Seton Hall Law Review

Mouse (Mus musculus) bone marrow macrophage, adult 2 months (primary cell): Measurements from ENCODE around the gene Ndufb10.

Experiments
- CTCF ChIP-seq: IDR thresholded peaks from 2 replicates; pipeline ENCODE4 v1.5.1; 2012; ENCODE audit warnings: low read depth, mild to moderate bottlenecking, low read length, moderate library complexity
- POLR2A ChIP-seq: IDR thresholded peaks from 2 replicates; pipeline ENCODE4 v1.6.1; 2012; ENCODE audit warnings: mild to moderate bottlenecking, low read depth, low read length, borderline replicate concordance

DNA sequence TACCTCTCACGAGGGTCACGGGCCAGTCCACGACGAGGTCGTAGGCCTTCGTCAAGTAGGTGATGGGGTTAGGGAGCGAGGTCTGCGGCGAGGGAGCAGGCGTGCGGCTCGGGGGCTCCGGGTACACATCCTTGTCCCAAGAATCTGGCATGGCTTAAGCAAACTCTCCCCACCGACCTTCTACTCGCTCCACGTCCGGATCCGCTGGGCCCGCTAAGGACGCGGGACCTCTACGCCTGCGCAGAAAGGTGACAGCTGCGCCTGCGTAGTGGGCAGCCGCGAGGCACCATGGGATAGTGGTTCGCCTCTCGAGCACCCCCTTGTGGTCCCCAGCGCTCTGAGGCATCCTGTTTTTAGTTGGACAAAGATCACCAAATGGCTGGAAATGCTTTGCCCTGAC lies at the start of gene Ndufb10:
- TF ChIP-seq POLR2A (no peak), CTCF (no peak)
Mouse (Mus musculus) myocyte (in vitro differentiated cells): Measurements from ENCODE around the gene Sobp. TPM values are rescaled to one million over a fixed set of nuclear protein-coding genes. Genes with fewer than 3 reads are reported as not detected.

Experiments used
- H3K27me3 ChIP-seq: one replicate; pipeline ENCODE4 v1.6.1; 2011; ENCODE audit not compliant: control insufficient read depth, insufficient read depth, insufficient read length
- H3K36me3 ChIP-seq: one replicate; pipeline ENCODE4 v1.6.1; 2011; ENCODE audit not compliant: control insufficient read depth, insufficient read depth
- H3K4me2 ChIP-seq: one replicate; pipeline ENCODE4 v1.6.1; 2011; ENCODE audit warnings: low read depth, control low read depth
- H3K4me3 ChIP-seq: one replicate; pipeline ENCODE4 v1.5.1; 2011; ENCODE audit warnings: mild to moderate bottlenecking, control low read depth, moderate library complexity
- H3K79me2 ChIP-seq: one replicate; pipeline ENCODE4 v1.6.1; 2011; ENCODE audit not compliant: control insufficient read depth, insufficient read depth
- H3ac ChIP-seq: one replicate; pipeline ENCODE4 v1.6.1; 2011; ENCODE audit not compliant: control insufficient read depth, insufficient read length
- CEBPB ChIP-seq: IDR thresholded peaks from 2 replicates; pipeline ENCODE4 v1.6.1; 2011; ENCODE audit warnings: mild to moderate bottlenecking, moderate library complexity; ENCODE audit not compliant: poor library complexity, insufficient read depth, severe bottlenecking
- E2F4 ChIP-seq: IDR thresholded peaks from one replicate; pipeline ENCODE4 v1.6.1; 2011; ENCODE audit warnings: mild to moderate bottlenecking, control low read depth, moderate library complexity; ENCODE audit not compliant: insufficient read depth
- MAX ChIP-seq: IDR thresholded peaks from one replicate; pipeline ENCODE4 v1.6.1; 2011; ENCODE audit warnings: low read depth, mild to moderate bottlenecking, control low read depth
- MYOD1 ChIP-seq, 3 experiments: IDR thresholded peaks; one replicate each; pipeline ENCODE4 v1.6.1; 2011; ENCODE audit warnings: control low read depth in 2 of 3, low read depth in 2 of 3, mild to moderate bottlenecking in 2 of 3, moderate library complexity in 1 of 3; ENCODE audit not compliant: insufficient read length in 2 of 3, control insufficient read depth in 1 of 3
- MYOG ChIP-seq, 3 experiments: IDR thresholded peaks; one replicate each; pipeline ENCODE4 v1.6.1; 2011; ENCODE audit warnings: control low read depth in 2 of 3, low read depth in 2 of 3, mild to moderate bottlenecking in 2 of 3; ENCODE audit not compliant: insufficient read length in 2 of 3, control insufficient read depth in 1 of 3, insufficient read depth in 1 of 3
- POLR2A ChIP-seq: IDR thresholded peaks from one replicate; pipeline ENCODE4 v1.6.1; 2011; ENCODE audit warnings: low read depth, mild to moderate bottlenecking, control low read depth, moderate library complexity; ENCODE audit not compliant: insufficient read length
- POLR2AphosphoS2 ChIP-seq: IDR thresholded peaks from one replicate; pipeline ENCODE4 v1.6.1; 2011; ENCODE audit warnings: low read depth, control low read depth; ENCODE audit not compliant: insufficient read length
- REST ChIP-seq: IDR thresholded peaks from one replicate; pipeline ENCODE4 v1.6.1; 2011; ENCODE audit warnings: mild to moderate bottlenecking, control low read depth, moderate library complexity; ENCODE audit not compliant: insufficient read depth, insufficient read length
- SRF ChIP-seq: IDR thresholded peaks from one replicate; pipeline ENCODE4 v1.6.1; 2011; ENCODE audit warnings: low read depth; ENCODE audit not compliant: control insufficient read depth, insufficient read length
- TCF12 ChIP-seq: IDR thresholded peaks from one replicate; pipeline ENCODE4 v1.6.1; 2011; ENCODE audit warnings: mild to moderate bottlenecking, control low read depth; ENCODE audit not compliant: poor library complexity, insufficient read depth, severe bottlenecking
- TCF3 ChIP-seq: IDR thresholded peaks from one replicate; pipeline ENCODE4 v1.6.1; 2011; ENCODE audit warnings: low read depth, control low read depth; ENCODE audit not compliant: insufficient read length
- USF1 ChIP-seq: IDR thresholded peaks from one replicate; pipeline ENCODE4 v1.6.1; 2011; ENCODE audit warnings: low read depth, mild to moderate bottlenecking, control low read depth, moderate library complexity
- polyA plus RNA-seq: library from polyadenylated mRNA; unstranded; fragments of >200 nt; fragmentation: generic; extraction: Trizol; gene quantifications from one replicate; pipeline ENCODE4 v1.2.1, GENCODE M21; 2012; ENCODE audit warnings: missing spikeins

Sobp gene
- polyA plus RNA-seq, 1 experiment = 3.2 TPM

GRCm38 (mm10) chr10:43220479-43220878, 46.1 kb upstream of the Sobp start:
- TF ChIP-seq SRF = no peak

Efforts to rein in partisanship (or the perception thereof) on the Supreme Court tend to focus on reforms to the selection, appointment, or tenure of Justices. I propose a different (and perhaps complementary) reform, which would not require constitutional amendment. I propose that the selection of a case for the Court’s discretionary appellate docket should be performed by a different group of judicial officers than those who hear and decide that case. The proposal leverages the insight of the “I Cut, You Choose” procedure for ensuring fair division—only here, it manifests as “I Choose, You Decide.” This proposal, rather than attempting to correct any supposed institutional deficiency that exacerbates the effects of partisanship, instead seeks to create a structure of checks and balances by pitting partisanship against partisanship.